I had hitherto lived in denial. My tutors wouldn’t persuade me on the deadly manifestations of racism; how it was raging in some parts of the world. The many literary works I read, the many discussions I had with my colleagues in class, the many articles that condemned racism to the core…none would have persuaded me. I simply couldn’t bring myself to believe racism existed in the 21st century.
I believed in humanity, in one human race, in togetherness so much that I did not want any tutor, writer or history to take this treasure away from me.
Then the George Floyd murder happened! I replayed the clip on my phone over and over again. The horror glared at me. The statement “ I can’t breathe” hit me hard! Before me, George Floyd, a black man, is pleading with one white officer Derek Chauvin who is kneeling on his neck for eight minutes. A few minutes later, George Floyd is dead! And America erupted!
The murder clip made me mourn. I could feel the agony, the desperation, the hopelessness. I could visualise life escaping from his body as he pleaded. All these in one voice, the voice of a black man. His blackness is flaunted as the emblem of criminality.
Apparently, Derek is 44 while Floyd was 46. In another culture, these men would honour each other as belonging to one age-set. The question that would constantly torment me is: What made one feel superior over the other? Was it the badge? Was it the police uniform? Or the colour? The colour, whiteness. And the literary classes come crushing!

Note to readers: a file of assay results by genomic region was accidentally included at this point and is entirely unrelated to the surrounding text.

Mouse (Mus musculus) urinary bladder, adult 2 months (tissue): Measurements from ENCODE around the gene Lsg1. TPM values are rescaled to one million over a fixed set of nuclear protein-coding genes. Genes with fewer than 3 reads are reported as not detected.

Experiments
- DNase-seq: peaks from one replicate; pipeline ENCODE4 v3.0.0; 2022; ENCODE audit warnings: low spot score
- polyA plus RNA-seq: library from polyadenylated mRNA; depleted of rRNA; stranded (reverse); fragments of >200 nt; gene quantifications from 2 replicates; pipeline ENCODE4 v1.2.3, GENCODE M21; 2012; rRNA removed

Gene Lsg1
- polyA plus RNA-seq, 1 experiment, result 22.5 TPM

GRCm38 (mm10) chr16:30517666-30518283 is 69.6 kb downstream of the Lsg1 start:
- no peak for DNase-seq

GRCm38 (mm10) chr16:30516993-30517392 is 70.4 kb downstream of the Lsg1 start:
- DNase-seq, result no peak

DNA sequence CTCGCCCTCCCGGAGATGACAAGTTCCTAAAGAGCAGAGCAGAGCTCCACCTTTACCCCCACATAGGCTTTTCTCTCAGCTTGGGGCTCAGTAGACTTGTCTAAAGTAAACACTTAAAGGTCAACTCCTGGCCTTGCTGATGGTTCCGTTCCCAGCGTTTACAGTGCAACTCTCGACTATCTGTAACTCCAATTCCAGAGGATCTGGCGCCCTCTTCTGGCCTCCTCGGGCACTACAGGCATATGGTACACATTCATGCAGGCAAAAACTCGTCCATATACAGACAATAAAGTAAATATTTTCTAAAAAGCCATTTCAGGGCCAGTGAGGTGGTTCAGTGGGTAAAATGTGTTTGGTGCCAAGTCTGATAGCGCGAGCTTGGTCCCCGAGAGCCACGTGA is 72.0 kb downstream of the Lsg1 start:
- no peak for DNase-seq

One now remains as a “was” and the perpetrator “is”. I ask myself: What if it was a black policeman who had done this to a white? Would it have taken four days to arrest the perpetrator?
The camouflaged white supremacism springs to life in the actions of murderer Derek Chauvin. It carries with it a ticket to violate black people’s human rights. It denies black people their share of human dignity. As I mourn George Floyd, I recall Chinua Achebe’s words: “We cannot trample upon the humanity of others without devaluing our own.”
“I can’t breathe” depicts the choking that the blacks are going through in America and other racist spaces. This is an anthem sang by black people pleading for mercy. The anthem is directed at racist systems which show no signs of concern but continue to choke them with abandon.
The joy that reflects on his white face to have a black man under his mercy and hopeless even as the passersby call out for him to let go is evident. This is a replay of the lynching of black people.
Black people are always at fault, criminals. White people are always under threat thus must kill in self-defense. Black people always resist arrest even when they are pinned down on the ground, handcuffed.
For how long should black people endure racist oppression? What I see is the lack of respect for black lives. It’s usually in the wake of public outrage against such atrocities that authorities purport to pursue justice. Yet black people wallow in such racist attacks every day of their lives. These go unnoticed because they’re never filmed. Even cases with enough evidence get dismissed by racist courts. Black people in America have never known justice.
Africa, my homeland, mourn your son George Floyd. I want to grow old in your bosom, oh Africa, and feel your love. I want to narrate to my kids of your peaceful environment, loving people, and your beauty such that they will feel proud of you Africa. For you, Africa, will not let anyone degrade your black children. And your children will be confident in you, from generation to generation.
The “I can’t breathe” anthem shall be no more, for your breath of life shall be abundant. Africa, make your own feel safe in you that they will need no one else to reaffirm their worth.
Sylvia Karimi is a finalist student of Bachelor of Education (Arts) at South Eastern Kenya University, Kitui, Kenya.